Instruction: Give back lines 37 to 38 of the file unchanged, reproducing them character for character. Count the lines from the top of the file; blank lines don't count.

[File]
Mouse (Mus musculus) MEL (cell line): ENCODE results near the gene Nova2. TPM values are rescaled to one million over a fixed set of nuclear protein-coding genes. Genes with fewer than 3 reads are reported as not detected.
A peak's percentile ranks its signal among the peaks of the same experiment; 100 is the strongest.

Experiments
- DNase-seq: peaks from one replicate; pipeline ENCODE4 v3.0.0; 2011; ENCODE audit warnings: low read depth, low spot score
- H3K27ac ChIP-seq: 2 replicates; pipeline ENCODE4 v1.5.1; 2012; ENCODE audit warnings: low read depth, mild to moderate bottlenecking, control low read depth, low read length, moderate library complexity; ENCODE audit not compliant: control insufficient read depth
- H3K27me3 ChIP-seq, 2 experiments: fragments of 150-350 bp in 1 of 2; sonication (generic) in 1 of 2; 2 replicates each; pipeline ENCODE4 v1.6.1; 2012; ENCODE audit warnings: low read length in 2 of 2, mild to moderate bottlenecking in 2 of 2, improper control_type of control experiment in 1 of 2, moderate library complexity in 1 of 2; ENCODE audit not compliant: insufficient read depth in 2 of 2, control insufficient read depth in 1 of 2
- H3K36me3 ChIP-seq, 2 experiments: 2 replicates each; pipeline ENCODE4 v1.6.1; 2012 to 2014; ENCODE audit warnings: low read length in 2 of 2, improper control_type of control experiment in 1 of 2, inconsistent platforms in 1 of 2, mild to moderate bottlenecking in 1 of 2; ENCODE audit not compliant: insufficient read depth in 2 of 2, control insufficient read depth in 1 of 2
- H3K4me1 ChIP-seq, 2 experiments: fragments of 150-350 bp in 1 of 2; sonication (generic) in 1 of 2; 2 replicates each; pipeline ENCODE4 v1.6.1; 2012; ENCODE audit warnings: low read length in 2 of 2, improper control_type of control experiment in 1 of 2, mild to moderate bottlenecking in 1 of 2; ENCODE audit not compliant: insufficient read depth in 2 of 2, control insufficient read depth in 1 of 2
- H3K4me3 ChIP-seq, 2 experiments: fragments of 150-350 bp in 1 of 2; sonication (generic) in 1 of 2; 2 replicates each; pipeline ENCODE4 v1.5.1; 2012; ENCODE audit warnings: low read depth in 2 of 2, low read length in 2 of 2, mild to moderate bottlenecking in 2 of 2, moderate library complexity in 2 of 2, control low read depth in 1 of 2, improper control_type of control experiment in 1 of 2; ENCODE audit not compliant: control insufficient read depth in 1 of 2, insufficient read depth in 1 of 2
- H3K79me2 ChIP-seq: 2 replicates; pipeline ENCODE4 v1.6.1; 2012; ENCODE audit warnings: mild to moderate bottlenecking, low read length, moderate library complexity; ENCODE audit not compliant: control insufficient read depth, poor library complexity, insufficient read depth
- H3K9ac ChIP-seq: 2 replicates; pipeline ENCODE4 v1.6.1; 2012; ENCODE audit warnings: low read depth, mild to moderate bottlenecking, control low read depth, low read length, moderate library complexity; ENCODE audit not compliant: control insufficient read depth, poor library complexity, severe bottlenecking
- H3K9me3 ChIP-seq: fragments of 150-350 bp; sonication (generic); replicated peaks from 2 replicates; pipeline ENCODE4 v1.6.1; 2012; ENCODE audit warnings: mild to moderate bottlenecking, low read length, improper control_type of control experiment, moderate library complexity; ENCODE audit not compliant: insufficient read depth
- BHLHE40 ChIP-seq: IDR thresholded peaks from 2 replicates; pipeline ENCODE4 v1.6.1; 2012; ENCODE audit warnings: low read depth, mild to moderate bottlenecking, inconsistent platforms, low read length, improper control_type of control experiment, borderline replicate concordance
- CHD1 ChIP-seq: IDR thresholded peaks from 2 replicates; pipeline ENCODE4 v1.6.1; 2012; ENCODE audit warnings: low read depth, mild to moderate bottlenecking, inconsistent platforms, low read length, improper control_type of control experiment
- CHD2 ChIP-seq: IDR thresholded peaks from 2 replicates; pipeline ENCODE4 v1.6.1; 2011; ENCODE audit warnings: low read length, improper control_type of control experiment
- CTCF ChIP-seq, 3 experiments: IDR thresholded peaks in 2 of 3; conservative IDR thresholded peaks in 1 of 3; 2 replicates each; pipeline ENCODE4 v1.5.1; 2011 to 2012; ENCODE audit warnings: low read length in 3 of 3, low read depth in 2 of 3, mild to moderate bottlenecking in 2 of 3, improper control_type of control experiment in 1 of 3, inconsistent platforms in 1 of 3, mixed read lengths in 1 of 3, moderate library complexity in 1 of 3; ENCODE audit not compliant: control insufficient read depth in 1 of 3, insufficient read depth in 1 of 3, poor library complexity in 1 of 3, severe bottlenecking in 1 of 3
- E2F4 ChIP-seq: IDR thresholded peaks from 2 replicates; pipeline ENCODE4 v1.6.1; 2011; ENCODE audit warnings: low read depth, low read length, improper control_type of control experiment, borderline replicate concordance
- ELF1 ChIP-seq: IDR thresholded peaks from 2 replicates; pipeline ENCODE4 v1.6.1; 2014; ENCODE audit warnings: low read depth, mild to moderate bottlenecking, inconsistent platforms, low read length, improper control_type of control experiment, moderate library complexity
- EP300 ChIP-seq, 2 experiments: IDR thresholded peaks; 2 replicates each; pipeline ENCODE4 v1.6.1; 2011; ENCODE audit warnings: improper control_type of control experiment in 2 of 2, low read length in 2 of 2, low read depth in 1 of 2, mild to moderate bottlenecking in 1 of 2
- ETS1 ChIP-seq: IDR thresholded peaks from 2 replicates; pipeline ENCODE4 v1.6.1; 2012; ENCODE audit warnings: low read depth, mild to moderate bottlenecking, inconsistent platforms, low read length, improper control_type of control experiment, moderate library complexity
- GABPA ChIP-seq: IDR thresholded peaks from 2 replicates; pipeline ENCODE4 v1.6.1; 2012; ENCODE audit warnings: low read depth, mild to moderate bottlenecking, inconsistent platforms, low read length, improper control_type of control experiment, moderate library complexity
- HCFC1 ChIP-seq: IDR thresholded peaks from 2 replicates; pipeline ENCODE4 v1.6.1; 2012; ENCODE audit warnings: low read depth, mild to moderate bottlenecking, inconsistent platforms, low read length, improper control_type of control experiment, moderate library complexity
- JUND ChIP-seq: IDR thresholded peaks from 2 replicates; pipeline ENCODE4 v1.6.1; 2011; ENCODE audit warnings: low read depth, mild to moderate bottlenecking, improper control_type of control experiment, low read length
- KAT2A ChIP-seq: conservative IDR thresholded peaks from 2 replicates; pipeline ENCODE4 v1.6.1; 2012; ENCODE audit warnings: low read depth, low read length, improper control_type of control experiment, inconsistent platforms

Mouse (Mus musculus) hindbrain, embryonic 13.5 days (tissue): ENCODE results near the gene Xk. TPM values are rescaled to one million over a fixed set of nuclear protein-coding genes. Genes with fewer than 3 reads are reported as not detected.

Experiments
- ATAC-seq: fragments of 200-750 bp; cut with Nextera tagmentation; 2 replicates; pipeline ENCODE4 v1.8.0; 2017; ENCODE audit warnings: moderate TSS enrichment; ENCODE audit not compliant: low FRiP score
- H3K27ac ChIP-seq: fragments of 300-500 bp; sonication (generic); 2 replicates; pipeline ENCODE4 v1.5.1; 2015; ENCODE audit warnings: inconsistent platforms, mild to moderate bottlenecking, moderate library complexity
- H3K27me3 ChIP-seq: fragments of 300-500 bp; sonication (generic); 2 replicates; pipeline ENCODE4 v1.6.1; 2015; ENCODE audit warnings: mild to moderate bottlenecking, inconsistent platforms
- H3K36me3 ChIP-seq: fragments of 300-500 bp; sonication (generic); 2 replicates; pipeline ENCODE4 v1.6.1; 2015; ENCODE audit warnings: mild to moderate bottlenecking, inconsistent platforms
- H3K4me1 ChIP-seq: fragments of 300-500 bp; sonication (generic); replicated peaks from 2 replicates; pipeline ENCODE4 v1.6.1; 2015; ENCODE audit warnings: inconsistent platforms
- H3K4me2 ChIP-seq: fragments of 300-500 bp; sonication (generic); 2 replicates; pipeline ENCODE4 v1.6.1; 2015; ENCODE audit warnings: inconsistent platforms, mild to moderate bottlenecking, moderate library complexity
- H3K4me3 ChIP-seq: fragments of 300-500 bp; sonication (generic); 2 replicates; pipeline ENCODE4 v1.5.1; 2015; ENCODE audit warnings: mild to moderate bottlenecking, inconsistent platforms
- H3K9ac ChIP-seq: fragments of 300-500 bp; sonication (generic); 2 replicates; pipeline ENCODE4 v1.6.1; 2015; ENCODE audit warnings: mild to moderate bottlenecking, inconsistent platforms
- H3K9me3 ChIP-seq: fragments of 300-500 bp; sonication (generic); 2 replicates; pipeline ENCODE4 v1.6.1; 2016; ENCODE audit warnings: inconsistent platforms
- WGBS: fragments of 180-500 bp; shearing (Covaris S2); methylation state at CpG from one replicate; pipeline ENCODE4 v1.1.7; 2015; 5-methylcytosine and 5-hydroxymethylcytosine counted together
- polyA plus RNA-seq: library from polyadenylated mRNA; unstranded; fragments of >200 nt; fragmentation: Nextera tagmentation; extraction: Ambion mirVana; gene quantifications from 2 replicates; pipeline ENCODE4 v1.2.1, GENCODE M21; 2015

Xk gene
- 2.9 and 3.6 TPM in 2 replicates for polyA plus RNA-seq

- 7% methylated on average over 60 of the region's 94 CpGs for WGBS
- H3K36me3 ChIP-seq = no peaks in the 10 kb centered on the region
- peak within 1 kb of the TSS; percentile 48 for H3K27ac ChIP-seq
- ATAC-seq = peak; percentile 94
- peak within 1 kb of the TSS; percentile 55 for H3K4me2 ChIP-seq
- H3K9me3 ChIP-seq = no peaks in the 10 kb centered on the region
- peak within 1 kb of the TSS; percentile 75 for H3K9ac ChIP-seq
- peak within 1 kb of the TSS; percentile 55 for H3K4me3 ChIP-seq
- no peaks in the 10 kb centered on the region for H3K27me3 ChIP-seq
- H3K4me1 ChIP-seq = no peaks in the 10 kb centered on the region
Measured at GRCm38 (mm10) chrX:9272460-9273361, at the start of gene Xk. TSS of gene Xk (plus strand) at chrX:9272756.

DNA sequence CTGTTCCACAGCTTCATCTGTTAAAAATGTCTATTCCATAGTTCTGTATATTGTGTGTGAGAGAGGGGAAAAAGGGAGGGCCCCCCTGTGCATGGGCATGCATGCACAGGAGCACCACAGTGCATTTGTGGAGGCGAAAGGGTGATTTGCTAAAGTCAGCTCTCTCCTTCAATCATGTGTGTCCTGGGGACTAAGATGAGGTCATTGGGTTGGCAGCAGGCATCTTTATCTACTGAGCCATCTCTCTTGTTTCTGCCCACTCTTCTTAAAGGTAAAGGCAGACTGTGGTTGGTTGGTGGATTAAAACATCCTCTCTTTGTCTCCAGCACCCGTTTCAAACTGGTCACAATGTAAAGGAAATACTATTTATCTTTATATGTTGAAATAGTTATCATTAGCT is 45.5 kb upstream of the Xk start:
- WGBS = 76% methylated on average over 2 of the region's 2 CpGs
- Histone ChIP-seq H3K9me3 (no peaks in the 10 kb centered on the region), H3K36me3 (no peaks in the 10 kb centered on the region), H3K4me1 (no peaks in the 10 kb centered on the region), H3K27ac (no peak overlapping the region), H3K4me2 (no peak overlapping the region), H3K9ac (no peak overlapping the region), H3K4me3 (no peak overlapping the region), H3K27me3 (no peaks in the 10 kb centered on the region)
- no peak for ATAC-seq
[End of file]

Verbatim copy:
- polyA plus RNA-seq: library from polyadenylated mRNA; unstranded; fragments of >200 nt; fragmentation: Nextera tagmentation; extraction: Ambion mirVana; gene quantifications from 2 replicates; pipeline ENCODE4 v1.2.1, GENCODE M21; 2015

Xk gene